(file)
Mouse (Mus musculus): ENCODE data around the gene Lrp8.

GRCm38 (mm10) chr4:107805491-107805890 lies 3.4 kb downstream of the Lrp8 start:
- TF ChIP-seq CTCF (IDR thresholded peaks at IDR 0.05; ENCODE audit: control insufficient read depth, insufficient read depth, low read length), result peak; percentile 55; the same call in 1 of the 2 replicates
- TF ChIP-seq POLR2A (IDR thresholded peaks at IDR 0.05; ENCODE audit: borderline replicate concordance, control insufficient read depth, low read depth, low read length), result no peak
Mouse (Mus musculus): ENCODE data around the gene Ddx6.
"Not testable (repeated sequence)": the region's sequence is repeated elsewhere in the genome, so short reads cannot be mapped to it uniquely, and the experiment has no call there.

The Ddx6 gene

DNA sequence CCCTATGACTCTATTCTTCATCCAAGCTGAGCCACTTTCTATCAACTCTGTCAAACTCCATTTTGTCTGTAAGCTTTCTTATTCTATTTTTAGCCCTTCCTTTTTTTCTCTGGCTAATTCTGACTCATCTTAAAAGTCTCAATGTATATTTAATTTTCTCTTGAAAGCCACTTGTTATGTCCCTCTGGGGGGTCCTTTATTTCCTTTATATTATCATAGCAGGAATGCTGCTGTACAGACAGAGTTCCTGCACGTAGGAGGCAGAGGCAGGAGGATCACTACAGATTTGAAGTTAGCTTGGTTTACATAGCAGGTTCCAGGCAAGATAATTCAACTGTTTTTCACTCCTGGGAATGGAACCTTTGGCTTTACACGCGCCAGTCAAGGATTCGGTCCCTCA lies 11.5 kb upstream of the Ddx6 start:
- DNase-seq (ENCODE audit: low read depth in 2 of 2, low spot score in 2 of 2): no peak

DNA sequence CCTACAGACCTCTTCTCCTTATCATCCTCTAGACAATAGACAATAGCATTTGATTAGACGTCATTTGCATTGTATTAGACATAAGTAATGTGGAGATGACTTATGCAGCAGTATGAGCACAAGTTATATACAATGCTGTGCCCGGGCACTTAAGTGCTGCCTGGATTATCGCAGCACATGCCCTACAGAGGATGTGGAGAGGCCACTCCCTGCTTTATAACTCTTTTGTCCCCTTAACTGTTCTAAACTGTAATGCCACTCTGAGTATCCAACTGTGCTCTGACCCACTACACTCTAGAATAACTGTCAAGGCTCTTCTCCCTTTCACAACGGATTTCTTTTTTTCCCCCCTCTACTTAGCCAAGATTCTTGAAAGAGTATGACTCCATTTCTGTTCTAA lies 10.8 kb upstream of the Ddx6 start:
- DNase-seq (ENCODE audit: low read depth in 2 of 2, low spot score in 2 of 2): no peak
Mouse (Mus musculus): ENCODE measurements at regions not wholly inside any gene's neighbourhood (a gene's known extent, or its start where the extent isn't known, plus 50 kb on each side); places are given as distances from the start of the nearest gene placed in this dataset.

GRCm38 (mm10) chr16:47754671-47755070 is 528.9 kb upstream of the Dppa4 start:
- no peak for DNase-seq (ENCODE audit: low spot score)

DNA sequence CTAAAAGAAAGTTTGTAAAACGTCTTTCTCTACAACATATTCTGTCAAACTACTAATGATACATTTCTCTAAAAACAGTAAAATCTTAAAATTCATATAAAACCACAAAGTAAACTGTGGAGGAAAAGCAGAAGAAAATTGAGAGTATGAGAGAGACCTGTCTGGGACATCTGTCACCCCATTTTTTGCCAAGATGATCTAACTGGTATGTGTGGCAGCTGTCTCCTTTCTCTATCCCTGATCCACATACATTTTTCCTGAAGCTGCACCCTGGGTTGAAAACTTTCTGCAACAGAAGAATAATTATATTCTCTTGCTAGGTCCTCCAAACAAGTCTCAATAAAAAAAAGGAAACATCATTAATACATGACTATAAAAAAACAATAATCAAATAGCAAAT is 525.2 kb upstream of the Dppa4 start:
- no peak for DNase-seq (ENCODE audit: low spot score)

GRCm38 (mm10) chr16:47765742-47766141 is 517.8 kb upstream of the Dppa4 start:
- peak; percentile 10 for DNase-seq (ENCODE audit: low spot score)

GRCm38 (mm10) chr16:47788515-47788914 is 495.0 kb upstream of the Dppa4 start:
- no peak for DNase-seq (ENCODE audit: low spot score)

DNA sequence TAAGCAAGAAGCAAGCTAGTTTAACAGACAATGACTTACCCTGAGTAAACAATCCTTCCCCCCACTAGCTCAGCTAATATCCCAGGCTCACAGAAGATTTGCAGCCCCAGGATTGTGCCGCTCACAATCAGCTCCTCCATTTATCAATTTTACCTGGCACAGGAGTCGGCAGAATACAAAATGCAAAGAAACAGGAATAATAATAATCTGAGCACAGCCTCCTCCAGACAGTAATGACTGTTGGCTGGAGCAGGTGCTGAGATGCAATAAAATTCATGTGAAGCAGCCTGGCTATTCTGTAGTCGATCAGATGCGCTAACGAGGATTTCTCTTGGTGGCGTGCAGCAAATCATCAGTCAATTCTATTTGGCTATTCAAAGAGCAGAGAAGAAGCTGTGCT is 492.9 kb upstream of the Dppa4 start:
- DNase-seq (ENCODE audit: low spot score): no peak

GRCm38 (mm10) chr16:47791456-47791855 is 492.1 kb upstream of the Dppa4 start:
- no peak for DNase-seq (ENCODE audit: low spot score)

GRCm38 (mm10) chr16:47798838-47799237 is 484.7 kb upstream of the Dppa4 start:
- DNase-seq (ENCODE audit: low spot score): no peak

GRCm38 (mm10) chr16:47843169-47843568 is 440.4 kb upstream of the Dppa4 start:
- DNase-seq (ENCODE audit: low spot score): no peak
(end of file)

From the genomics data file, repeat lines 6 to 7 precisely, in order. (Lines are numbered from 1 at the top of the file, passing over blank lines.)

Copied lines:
"Not testable (repeated sequence)": the region's sequence is repeated elsewhere in the genome, so short reads cannot be mapped to it uniquely, and the experiment has no call there.

The Ddx6 gene